Three best practices for successful remote data acquisition

Overview

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Resource exploration and maintenance on Alaska’s North Slope presents unique challenges with respect to off-road travel logistics. Locations for exploratory drilling and maintenance of infrastructure often reside outside of existing roads and pads, requiring the need to build seasonal ice roads or snow trails for transport of equipment and personnel during the harsh winter work season.

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Problem

Off-road travel and ice road construction, if not well-managed, can lead to irreparable damage to tundra ecosystems. Thus, criteria are set in place by the Alaska Department of Natural Resources (DNR) that establishes environmental thresholds for when ice road construction can begin:

DNR will implement tundra opening for general cross country travel in wet sedge tundra when a minimum 15 cm (6 inches) of snow cover is available and ground hardness reaches a minimum of 75 drops of the slide hammer to penetrate one foot of ground. At this combination of ground and snow conditions, no significant change in the depth of active layer, soil moisture, or vegetation composition and structure is anticipated.

DNR has determined that once a minimum threshold of 23 cm (9 inches) of snow cover and a ground hardness of 25 drops of the slide hammer for one foot of soil penetration has been attained, general tundra opening in tussock tundra can proceed without a significant change in active layer depth, soil moisture, or vegetation community composition and structure.

Further, while construction and use of seasonal ice roads necessarily mitigates impact on the tundra, logistics are further complicated as the winter oil exploration season has become ever shorter (Figure 1). Thus, methods to maximize the winter work season are critical in order to mobilize and demobilize drilling equipment, camps and personnel, and complete exploratory drilling objectives in a relatively short winter window.

Solution

Since 2014, BeadedStream has worked with dozens of clients to maximize their North Slope winter work season, where companies that utilize BeadedStream data solutions can achieve travel permits weeks ahead of general opening. Through mobilization of BeadedStream Tundra Kits, tundra snow and temperature conditions can be observed in real time throughout the path of a given ice road route.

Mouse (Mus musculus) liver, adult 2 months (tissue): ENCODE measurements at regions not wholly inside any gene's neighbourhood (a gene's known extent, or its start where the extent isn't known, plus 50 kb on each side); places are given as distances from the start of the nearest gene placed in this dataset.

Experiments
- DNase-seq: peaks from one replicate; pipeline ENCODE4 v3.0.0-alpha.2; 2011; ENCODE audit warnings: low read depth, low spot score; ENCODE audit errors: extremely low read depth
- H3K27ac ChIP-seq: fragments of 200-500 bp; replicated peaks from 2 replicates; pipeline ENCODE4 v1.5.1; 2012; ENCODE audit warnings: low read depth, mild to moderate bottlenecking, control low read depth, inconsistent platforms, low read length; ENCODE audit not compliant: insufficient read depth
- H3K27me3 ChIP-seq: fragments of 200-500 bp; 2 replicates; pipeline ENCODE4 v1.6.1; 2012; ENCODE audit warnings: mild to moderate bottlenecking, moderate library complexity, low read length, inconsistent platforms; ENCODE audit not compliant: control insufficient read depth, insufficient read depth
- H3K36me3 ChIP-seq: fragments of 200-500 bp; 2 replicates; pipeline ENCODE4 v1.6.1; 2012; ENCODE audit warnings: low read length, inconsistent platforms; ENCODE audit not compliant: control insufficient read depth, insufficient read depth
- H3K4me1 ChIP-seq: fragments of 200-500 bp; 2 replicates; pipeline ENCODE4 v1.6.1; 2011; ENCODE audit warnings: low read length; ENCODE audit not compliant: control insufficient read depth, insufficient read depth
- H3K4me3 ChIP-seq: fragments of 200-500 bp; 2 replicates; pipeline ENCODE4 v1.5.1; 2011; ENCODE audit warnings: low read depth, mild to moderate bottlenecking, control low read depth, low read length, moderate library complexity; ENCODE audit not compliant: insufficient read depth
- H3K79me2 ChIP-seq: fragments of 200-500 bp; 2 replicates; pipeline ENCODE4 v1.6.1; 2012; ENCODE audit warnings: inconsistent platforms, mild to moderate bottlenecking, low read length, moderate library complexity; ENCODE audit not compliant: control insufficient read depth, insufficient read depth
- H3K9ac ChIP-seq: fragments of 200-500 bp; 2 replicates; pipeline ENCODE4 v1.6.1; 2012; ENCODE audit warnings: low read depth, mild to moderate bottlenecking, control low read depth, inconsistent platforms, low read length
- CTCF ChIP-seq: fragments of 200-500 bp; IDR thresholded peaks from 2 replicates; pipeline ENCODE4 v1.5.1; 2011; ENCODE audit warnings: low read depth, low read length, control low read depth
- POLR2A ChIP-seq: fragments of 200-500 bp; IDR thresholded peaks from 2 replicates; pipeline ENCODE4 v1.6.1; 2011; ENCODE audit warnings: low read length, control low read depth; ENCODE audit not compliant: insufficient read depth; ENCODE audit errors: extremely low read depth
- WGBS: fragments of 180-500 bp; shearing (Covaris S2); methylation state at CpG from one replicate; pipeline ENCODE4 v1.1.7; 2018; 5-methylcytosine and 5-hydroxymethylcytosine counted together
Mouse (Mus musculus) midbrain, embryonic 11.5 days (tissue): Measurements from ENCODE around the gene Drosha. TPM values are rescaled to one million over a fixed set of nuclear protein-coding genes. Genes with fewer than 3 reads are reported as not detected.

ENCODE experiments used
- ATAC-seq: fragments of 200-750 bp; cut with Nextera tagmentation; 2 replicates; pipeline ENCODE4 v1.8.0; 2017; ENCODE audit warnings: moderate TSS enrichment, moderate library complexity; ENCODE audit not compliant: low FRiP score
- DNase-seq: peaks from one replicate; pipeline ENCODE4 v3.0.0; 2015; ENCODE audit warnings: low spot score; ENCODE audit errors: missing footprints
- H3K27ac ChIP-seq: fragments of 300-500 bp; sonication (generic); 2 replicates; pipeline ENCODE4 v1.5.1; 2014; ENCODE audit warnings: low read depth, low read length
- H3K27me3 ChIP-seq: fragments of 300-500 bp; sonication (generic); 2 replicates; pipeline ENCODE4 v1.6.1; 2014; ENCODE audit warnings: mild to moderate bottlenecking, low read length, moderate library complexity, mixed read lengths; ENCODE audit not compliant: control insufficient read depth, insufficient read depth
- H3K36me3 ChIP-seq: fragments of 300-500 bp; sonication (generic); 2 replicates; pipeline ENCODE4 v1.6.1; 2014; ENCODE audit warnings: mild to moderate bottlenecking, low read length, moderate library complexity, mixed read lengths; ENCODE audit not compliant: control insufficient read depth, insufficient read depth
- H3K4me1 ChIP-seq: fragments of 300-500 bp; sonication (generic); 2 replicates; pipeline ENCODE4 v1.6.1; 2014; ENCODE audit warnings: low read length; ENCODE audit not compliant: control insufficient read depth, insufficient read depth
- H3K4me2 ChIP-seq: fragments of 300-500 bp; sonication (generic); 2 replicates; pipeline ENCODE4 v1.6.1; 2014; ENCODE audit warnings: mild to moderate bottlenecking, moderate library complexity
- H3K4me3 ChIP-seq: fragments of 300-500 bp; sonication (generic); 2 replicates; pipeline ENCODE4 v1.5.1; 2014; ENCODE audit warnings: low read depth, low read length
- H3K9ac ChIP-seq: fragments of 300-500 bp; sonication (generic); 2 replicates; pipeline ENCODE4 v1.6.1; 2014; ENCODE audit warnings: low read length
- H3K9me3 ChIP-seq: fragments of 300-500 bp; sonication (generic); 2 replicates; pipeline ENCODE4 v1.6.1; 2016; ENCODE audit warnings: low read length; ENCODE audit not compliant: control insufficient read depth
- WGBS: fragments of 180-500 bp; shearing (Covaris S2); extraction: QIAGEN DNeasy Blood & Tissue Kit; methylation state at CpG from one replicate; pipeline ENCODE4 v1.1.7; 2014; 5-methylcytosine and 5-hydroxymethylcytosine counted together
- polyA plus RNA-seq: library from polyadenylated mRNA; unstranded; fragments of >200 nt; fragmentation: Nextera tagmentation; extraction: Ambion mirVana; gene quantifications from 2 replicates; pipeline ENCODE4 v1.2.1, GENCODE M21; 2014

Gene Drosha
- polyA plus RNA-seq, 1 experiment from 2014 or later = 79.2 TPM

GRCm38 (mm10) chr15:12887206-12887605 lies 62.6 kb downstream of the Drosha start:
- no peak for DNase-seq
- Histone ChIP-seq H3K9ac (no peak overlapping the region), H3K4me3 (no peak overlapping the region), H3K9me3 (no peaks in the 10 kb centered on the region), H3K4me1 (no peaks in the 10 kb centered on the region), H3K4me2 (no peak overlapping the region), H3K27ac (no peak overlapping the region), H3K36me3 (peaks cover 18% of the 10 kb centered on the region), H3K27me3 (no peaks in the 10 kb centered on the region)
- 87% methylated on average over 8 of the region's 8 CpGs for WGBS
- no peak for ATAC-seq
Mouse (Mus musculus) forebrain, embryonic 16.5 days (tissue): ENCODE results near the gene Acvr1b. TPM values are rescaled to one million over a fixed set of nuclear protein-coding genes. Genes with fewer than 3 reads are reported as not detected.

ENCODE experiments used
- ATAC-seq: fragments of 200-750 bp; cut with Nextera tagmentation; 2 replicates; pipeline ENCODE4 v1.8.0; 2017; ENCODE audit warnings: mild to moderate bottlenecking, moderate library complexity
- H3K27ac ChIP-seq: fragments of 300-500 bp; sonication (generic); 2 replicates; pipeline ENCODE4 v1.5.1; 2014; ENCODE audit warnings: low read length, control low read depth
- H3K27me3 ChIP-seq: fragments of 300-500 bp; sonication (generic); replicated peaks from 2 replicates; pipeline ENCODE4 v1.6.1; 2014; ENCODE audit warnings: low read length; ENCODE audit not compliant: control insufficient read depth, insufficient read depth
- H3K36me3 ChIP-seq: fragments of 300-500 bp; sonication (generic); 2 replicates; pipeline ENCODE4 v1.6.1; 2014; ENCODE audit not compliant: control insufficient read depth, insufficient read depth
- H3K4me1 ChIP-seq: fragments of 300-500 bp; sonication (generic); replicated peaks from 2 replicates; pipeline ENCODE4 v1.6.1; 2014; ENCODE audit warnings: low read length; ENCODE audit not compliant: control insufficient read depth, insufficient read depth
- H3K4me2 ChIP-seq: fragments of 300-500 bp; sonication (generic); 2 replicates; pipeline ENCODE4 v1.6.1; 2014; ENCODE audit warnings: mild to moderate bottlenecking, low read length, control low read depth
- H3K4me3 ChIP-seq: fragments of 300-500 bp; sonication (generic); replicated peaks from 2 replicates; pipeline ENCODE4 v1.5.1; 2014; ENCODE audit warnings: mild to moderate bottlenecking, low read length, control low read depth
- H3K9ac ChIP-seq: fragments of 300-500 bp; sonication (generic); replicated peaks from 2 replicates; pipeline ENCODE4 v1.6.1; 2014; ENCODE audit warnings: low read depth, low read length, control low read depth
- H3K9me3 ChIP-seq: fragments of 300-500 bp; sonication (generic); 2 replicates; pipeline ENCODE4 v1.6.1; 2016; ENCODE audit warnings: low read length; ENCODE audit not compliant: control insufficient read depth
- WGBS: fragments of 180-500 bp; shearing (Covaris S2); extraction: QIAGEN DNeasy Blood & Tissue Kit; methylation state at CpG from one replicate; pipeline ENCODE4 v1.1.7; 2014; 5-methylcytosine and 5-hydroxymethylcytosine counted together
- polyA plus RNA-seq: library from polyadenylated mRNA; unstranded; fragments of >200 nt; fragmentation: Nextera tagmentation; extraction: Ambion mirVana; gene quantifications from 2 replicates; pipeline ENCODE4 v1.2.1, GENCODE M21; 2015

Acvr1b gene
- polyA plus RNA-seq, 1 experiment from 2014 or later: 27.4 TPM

Tundra kit installation includes two Tundra DTCs, Satellite-ready data logger with solar recharge, and installation hardware. A single site can be deployed by two BeadedStream personnel in roughly 45 minutes. In line with state agencies, BeadedStream recommends a minimum of 1 site per 3 – 5 miles of ice road route to account for tundra-type variability and have some amount of data acquisition redundancy.

Some benefits include:

  • · Real time, remote monitoring of snow cover and ground temperatures throughout the ice road route.
  • · Easily share numerical and graphical data with project owners, contractors and state agencies.
  • · Use real-time tundra data as a data-case for state agencies, to gain early tundra travel access.
  • · Maximize your season duration, and complete drilling objectives under state compliance!

Location

BeadedStream works with oil and gas industry enterprises throughout northern Alaska. From Kuparuk, Oliktok, Alpine, Umiat and everywhere in between.


Products used on this Project

Tundra Digital Temperature Cable (DTC)

00Resource exploration and maintenance on Alaska’s North Slope presents unique challenges with respect to off-road travel logistics. Locations for exploratory drilling and maintenance of infrastructure often reside outside of existing roads and pad...